Snapchat has posted its latest performance update, showing increases in both users and revenue, and beating market estimates.
First off, on users - Snapchat is now being used by 210 million people every day, up from 203 million in Q2.
The majority of those seven million new users came from the 'Rest of the World' category, with Snap's re-designed Android app - a long-ignored element - reportedly gaining significant traction in the Indian market.
Snapchat's focus has been on higher-end, iOS devices, and subsequently, on developed regions. In fact, according to a lawsuit filed in 2017, Snap CEO Evan Spiegel specifically ruled out seeking to boost the app's appeal in developing markets, noting that he didn't want to expand "into poor countries like India and Spain.”
Spiegel has denied taking such a stance, but the essence of Spiegel's reported reluctance had long been an issue for the platform - Snap hasn't, in the past, made it easy for people on lower-quality devices, or with limited data plans, to use its app.
It's Android update, released back in April, addressed this to a significant degree, and now it's reaping the usage benefits.
Worth noting - Android is the most used mobile operating system in India, holding around 90% of the Indian market.
But it's not all good news.
As TechCrunch has noted, Snapchat's 'Rest of World' users are not yet as profitable as those in other markets, yet Snap needs to incur more technical costs in order to continue to support these new users:
"Since Snapchat serves so much high-definition video content, but it earns just $1.01 average revenue in the Rest Of World, it has to hope it can keep growing ARPU so it becomes profitable globally."
The company will need to work quickly to improve profitability, given its higher overheads. Shares in Snap closed down in after-hours trading as a result of these associated risks.
On the revenue front, however, Snap is looking better, posting a 50% year-on-year increase to $446 million.
And despite the noted concerns about its ARPU figures in developing markets, Snapchat's overall average revenue per user increased 33% to $2.12, which is a significant step in the right direction for the app.
Snapchat has long touted its capability to connect with younger audiences, and its hold on these user groups. But if Snap truly wants to sell the market on its capacity in this respect, it also needs to show that it's able to generate revenue from that attention. An increase in ARPU reflects that Snap's business efforts are improving, capitalizing on its ability to maintain audience interest.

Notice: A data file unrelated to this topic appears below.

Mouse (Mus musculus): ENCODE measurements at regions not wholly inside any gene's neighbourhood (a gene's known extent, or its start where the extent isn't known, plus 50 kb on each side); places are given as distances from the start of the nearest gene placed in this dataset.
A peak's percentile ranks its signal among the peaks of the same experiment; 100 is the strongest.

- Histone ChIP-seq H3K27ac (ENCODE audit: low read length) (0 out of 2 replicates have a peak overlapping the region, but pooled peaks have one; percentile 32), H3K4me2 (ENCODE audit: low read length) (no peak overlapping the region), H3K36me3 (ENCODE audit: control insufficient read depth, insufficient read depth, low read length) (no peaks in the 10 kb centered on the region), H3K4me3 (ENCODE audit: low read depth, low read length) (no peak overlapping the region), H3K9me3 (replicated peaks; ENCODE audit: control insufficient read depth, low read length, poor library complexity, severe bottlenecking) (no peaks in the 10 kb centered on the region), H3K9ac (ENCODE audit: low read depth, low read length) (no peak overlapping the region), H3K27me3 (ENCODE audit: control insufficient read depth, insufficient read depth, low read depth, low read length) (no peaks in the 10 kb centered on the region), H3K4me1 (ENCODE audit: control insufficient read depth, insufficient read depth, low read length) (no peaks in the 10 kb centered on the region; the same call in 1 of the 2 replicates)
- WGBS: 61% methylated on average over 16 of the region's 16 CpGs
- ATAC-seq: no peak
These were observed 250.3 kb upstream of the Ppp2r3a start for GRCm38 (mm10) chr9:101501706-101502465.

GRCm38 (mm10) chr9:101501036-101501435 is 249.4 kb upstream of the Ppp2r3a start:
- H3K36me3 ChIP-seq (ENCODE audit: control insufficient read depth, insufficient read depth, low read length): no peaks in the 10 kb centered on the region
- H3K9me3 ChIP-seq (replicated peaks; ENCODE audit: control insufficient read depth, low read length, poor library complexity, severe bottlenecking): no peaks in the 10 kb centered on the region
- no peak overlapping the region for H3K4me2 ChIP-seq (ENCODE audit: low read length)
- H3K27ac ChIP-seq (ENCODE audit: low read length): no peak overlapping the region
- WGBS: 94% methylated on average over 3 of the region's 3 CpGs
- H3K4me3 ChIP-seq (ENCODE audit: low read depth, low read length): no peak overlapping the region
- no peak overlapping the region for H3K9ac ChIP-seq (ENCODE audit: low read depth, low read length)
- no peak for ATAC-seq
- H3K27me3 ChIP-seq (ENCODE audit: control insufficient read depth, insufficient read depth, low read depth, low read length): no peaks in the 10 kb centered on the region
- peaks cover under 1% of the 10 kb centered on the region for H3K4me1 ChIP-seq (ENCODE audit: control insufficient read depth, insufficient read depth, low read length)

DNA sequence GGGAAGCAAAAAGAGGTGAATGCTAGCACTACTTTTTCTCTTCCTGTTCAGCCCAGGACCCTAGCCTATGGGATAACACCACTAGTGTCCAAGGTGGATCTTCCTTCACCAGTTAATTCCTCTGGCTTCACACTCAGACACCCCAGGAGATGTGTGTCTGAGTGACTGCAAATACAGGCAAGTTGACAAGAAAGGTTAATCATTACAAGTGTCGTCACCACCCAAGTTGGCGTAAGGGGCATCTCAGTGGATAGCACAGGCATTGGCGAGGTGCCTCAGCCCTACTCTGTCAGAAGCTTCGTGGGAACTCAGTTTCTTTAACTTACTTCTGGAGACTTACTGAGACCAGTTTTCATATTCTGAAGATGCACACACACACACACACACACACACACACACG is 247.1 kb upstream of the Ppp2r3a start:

In terms of specific growth elements, Snap notes that total daily time spent watching its Discover content has increased 40% year-over-year.
Snap has continued to roll out new content for Discover, and new ad options to enable brands to tap into the popularity of its TV-like programming, which is shorter, per episode, than traditional TV, but more aligned to Snap usage.
Back in May, Snap reported that its top 'Snap Originals' shows were seeing tens of millions of views. Now, Snap says that more than of its 100 Discover channels are reaching, on average, audiences in the double-digit millions per month.
This is a key growth area for Snap, which is likely what Instagram was looking at when it decided to roll out IGTV. IGTV hasn't yet been able to gain the same kind of traction, but you can expect, with this announcement, that Facebook will be paying attention, and will be planning its next move to thwart Snap's expansion.
Snap has also reported that its community-created Lenses remain popular
"At the end of Q3 2019, over 600,000 Lenses had been created by our community through Lens Studio, up from 500,000 at the end of Q2 2019."
This quarter, Snapchat also added 14 new Landmarker locations to its Snap Studio creation tools, giving creators more locations to experiment with - with two of the fourteen new locations based in India.
As per Snap:
"Now more than 15% of the Snaps sent every day with Lenses feature Lenses made by Snapchatters using Lens Studio, with top-performing Community Lenses reaching billions of views on Snapchat."
The interactive, engaging elements of Snap continue to expand, helping it to maintain and grow its audience share, despite being a comparatively smaller player in the market.
And in addition to these usage updates, Snapchat also recently launched its new 'Dynamic Ads' option, which will make it easier for more brands to get started with Snap ads, lessening the creative pressure via ready-made templates and tools.
Overall, it's a good report for Snap, showing significant potential for growth, and opportunities in regions where Snap has previously not been able to gain ground. The risk for Snapchat is that it needs to keep innovating to maintain its momentum, which can be difficult when Facebook is also coming after your audience, but thus far, Snap's team has shown that it's more in-tune with its audience than Facebook, and even Instagram, as reflected in the popularity of its Snap Originals shows and creative options.
There are also the aforementioned concerns about operating costs, which Snap will continue to grapple with, but as it continues to evolve its options, moving towards improved AR and digital experiences, there's no reason to think that Snap won't be able to maintain steady growth for the long haul. Though it'll never be an easy road for the app.